The same is true with respect to the defendants' contention that government exhibit 8 was improperly admitted into evidence. The exhibit consisted of a sales slip from the K-Mart Store where the defendant Smith, in his statement to the FBI agents, claimed he was at the time of the robbery. The sales slip was discovered during a search of the trunk of the defendant's automobile. Since the defendant Smith consented in writing to the search, its fruits were properly admissible into evidence.
A further objection to the admission of government exhibit 8 is raised on the ground that its admission violated the best evidence rule. The purpose of this exhibit was to demonstrate that the defendant was not in the K-Mart store at the time of the bank robbery and that, therefore, his statement to that effect to the F.B.I. agents thus constituted a "false exculpatory statement". A clerk from the store, whose testimony provided the foundation for the admission of the sales slip, stated that she referred to a book in her office for purpose of determining which cash register had issued the sales slip. The defendant maintained that this book should have been offered by the government and that it constituted the best evidence. However, the book was not a record of transactions but was merely a reference manual which would have added nothing to the testimony of the witness. Since the so called "book" was not essentially a written transaction, it does not fall within the requirements of the best evidence rule. See Meyers v. United States, 84 U.S.App.D.C. 101, 171 F.2d 800 (1948), cert. denied, 336 U.S. 912, 69 S.Ct. 602, 93 L.Ed. 1076 (1949).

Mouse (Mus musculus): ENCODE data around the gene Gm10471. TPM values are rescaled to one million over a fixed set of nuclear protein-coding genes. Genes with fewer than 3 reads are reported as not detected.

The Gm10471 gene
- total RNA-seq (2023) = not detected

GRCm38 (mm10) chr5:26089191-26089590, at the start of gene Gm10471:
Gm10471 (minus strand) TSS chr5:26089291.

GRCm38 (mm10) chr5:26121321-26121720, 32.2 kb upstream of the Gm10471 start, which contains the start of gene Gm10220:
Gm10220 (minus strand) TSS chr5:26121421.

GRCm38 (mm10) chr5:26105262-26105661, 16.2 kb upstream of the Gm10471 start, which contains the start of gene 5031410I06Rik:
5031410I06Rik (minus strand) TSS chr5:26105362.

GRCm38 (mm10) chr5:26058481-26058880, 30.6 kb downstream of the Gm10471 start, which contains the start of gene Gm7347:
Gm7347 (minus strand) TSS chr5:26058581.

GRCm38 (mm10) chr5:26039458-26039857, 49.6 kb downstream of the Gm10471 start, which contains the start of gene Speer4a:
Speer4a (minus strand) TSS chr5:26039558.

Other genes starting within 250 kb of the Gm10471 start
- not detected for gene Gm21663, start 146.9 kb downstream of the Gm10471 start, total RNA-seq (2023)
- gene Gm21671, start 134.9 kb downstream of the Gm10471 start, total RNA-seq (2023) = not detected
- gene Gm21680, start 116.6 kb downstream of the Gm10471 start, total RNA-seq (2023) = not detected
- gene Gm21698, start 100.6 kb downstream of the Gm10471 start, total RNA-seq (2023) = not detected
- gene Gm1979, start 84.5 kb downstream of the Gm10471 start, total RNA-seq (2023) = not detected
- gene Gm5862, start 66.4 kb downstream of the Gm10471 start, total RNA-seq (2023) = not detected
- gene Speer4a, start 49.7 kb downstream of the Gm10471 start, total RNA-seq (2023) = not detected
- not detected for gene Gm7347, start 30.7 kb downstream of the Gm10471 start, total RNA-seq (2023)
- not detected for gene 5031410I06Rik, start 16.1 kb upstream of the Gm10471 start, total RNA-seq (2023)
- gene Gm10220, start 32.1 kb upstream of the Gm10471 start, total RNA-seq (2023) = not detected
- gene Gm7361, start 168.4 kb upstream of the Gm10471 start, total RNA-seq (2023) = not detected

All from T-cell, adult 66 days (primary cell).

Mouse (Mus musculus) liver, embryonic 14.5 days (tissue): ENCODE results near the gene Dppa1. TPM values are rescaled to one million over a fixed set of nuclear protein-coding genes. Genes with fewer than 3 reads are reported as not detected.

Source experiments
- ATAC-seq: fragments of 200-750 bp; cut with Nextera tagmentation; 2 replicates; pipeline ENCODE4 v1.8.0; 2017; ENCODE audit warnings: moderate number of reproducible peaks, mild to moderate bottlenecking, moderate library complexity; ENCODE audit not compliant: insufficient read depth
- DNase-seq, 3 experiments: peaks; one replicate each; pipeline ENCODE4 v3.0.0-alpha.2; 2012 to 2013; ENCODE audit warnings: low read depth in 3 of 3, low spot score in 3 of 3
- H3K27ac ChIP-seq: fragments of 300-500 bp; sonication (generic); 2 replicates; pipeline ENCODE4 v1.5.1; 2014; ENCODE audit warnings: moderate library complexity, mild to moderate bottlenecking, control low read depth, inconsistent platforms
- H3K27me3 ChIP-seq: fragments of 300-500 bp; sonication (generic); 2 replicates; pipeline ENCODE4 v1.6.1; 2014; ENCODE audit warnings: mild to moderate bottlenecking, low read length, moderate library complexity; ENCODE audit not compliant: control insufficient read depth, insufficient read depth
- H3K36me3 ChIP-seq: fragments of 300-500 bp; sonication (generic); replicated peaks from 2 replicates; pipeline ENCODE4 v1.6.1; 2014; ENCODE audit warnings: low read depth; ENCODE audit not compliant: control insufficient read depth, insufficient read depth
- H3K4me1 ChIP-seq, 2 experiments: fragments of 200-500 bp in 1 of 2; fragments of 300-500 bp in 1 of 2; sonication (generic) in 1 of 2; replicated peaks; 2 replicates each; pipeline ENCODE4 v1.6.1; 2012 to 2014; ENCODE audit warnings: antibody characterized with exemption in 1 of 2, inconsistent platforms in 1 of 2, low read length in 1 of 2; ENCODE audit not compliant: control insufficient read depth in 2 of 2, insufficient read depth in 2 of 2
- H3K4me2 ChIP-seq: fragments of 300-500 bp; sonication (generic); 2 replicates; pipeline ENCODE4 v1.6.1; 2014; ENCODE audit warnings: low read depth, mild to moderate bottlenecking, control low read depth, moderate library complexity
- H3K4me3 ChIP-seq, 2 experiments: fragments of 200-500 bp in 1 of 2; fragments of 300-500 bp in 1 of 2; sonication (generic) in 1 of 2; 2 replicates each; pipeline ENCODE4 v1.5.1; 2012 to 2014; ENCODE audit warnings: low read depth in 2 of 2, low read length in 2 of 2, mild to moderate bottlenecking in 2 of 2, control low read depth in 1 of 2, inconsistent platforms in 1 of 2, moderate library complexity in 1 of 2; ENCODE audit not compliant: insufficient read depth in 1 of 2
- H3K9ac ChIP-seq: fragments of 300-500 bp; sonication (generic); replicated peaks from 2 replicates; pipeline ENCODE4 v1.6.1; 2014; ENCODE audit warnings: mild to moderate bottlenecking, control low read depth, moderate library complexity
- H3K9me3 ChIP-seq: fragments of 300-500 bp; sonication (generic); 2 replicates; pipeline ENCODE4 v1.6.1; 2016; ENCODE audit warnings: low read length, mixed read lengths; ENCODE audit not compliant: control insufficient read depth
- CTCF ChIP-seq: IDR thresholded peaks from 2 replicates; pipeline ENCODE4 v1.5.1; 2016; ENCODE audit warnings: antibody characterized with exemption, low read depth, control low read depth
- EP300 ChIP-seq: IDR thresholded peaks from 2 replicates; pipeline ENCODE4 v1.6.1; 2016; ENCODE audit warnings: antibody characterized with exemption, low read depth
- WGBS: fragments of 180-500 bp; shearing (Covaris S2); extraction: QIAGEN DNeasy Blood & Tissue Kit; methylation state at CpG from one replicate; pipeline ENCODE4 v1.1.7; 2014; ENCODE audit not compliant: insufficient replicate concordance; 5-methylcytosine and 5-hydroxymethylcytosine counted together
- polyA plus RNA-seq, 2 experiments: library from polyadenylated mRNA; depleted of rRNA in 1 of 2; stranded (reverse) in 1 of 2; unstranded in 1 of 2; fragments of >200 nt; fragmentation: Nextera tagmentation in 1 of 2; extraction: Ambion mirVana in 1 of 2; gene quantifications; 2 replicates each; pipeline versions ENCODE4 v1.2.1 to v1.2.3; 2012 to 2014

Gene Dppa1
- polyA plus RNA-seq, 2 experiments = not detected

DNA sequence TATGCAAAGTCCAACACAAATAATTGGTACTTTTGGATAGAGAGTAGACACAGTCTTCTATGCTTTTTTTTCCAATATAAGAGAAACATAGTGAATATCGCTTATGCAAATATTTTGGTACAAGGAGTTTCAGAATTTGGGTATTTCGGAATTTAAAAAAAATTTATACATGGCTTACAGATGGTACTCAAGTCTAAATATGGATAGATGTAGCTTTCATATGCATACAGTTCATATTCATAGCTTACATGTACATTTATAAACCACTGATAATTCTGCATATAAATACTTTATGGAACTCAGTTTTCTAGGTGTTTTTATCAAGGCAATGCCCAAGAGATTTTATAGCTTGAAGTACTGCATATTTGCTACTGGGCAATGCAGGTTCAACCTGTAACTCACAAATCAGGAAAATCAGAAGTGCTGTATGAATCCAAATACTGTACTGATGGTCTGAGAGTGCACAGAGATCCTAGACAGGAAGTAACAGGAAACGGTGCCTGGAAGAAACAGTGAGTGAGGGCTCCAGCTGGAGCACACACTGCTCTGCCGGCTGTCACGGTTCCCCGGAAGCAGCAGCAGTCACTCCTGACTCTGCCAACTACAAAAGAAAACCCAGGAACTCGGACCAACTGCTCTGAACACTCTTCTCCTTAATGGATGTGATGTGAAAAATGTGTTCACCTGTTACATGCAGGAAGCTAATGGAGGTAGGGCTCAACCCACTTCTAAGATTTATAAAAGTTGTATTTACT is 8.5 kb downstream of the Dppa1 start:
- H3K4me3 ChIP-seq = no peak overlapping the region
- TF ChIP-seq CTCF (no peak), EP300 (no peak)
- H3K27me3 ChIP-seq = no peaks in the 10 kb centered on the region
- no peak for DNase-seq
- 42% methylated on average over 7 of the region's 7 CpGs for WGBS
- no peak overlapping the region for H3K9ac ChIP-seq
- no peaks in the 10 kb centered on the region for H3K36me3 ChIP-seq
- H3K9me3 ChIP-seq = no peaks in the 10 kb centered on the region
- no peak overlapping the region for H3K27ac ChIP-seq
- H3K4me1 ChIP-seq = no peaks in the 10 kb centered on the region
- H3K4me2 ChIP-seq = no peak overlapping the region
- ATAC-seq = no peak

Next the defendants maintain that the government suppressed evidence favorable to the defense in violation of Brady v. Maryland, 373 U.S. 83, 83 S.Ct. 1194, 10 L.Ed.2d 215 (1963). The supposedly favorable evidence consisted of the statements of two witnesses who could not positively identify the defendants. However, all of the witnesses testified at the trial. Two of these three witnesses made positive in-court identifications of the defendants while one witness was not positive. Too, the government furnished the defense with the name and address of an alibi witness who had been interviewed by the government and whose testimony was favorable to the defense. In view of these facts the defendants' contention that the government suppressed evidence favorable to them is without basis.